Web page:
1. Rising Retransmission Consent Fees for Sports Programming
Comcast agreed to pay $4.38 billion for its NBC Universal subsidiary to carry the four Olympics from 2014 to 2020. You would think this would be cause for celebration at Comcast and disappointment at Disney (home to ESPN which also bid for these Games). Yet stock prices for Comcast fell with the initial news of their winning bid while Disney’s increased initially.
So the fact that Comcast/NBC executives have seemingly overbid for these 4 Olympics suggests that they either (a) have an undisclosed financial model in mind that will at least mitigate past Olympic losses or (b) were irrationally desperate not to lose one of their most prized sports possessions.
In any event, the inflated carriage rates for sports programming reflect a rise in retransmission consent fees generally. For example, News Corp. saw a 100 percent jump in the retransmission-consent fees it collects from cable and satellite affiliates that carry its TV stations during its second fiscal quarter for 2012.
The hike in retransmission-consent fees helped it offset increased costs at Fox for Major League Baseball rights, along with decreased political ad revenue at its TV stations.
2. Low-Cost Programming Tiers without Sports Channels
At a time when cable MSOs are confronted with a growing cord-cutting segment of the public, MSOs can ill-afford to overcharge subscribers for sports programming that doesn’t interest them.
Skyrocketing retransmission consent fees for sports programming has led some MSOs to offer a low-cost programming tier that does not include popular sports channels such as ESPN.
For example, Cox Communications Inc. confirmed a report that it has begun to roll out a US$34.99 per month "TV Economy" tier that includes local networks and about 20 expanded basic channels, including Discovery Channel and Nickelodeon, but does not include ESPN, the most expensive channel of the lot. The price also includes a rental fee for one standard-definition set-top, a spokesman said, adding that Cox intends to offer TV Economy in all markets. The move, which follows the launch or trial of similar, no-frills video packages from MSOs such as Comcast and Time Warner Cable, is coming into play as cable operators seek out ways to slow the flow of fleeing customers that have been hit hard by the economy or are otherwise looking for less expensive TV alternatives.
Meanwhile, the broadcasters are hinting that the low-cost programming packages cannot become too popular because MSOs are contractually obligated to include ESPN in their most popular programming tiers.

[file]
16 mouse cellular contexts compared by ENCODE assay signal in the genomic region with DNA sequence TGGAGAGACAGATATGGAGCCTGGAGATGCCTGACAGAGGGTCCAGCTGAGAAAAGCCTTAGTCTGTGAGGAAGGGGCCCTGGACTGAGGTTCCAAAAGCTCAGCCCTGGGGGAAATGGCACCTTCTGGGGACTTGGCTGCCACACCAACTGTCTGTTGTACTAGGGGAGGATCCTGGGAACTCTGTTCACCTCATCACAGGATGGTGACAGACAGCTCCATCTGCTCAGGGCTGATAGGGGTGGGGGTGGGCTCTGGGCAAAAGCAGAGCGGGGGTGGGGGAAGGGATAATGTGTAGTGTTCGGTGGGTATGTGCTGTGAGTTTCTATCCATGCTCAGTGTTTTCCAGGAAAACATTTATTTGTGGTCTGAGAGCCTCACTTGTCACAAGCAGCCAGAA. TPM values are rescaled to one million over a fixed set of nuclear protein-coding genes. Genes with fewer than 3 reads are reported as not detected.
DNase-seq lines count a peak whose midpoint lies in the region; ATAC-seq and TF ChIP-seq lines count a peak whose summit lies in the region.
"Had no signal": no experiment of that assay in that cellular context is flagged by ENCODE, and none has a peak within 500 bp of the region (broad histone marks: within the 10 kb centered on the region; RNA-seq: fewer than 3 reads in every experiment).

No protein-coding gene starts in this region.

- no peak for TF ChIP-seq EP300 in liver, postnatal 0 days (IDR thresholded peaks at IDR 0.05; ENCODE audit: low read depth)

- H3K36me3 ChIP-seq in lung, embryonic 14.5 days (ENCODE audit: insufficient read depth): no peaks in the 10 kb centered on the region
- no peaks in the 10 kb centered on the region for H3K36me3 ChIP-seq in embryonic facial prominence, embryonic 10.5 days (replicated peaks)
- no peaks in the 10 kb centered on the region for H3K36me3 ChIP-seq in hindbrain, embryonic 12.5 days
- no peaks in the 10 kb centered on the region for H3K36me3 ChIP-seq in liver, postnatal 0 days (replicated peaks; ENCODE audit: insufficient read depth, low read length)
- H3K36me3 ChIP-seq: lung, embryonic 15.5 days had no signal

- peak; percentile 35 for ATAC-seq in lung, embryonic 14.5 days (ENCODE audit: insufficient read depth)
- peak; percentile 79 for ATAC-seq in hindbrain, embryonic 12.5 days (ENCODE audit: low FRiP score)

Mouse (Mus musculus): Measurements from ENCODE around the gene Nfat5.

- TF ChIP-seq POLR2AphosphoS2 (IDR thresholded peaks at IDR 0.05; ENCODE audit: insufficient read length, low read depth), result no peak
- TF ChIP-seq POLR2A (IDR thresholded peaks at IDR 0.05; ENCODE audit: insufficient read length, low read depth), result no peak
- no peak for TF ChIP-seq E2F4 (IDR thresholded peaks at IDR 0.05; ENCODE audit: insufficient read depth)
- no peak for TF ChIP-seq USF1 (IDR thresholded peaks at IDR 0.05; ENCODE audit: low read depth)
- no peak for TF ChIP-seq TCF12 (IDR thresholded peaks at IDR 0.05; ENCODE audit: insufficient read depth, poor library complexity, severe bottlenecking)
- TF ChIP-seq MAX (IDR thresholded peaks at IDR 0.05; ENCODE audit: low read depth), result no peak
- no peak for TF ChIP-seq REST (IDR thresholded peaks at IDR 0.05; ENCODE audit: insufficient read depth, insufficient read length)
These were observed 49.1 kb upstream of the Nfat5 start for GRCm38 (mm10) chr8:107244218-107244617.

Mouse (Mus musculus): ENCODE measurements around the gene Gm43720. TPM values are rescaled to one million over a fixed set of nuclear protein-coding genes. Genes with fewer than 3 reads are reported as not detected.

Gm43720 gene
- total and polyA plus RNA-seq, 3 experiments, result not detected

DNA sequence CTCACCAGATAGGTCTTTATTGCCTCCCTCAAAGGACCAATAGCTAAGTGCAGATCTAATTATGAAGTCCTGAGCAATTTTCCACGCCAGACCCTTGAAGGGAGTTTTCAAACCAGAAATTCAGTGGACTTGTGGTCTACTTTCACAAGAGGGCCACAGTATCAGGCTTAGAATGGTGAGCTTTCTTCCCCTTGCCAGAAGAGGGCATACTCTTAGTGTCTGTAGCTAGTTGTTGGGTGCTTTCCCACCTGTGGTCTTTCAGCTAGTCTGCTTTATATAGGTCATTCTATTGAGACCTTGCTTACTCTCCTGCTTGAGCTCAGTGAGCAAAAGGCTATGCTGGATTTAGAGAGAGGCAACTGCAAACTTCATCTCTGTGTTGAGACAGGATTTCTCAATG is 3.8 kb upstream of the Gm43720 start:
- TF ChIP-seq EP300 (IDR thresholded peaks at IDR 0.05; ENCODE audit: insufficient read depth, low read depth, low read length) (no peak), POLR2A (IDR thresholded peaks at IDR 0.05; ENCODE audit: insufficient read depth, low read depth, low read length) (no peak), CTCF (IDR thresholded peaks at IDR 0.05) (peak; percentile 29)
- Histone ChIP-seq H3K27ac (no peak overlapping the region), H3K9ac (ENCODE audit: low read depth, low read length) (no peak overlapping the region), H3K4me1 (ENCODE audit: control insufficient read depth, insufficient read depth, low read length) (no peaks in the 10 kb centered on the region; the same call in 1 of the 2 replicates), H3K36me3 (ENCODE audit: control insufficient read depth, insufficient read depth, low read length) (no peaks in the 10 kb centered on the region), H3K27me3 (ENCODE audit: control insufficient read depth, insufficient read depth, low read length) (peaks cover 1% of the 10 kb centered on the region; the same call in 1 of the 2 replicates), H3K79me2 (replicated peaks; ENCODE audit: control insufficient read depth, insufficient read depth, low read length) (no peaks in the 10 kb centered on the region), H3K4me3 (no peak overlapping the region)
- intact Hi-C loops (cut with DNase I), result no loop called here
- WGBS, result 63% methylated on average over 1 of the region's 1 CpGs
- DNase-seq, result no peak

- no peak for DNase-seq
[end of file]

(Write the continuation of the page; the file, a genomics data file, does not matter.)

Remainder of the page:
Thus, Disney executives suggested that low-cost programming packages offered by a few major cable MSOs would be problematic if ESPN ends up in anything but the most popular tiers from affiliates.
In other words, one reason why the MSOs haven't made the low-cost packages a priority is that they could violate carriage deals with ESPN and parent Disney if the packages were to become more popular than the expanded basic programming packages that are home to ESPN.
"I just want to make sure you understood this. The MVPDs (multichannel video programming distributors) have always had the opportunity to offer small packages. What they don't have is the opportunity to offer ESPN on small packages. The deal basically requires ESPN to be offered on the first or second most popular tier offered by the carrier," Disney CFO Jay Rosulo said on a Disney earnings call Tuesday.
ESPN supplies Comcast, Time Warner Cable and other cable and satellite affiliates with two minutes per hour of local advertising inventory. That has made the network one of the biggest sources of local ad revenue for cable affiliates, which can sell ads to car dealerships and other local media buyers during ESPN's coverage of NFL, MLB and NBA games. If ESPN were to be moved to a sports tier, or not made available to the vast majority of pay TV subscribers, local ad revenue at cable MSOs could take a hit.
Offering low-cost programming packages help MSOs appear more consumer friendly, and allow them to tell regulators that they are offering consumers more options. But until Comcast, Time Warner Cable and Cox reach carriage agreements with ESPN that would allow the distributors to place the network on a sports tier or any tier other than expanded basic, it's unlikely that the MSOs would invest in marketing low-cost programming packages.
3. MSOs Pushing for a la carte?
At the same time, MSOs are developing plans to force the content owners like Viacom Inc., Discovery Communications and Walt Disney Company to unbundle their networks so operators can gain more control over how they price and assemble their subscription TV packages. Ultimately, this trend points in the direction of an à la carte regime. The concept, which will certainly meet with fierce resistance from programmers, is gaining traction among MSOs as they fret over rising programming costs and continue to see video subs leave in droves in favor of less expensive video options.
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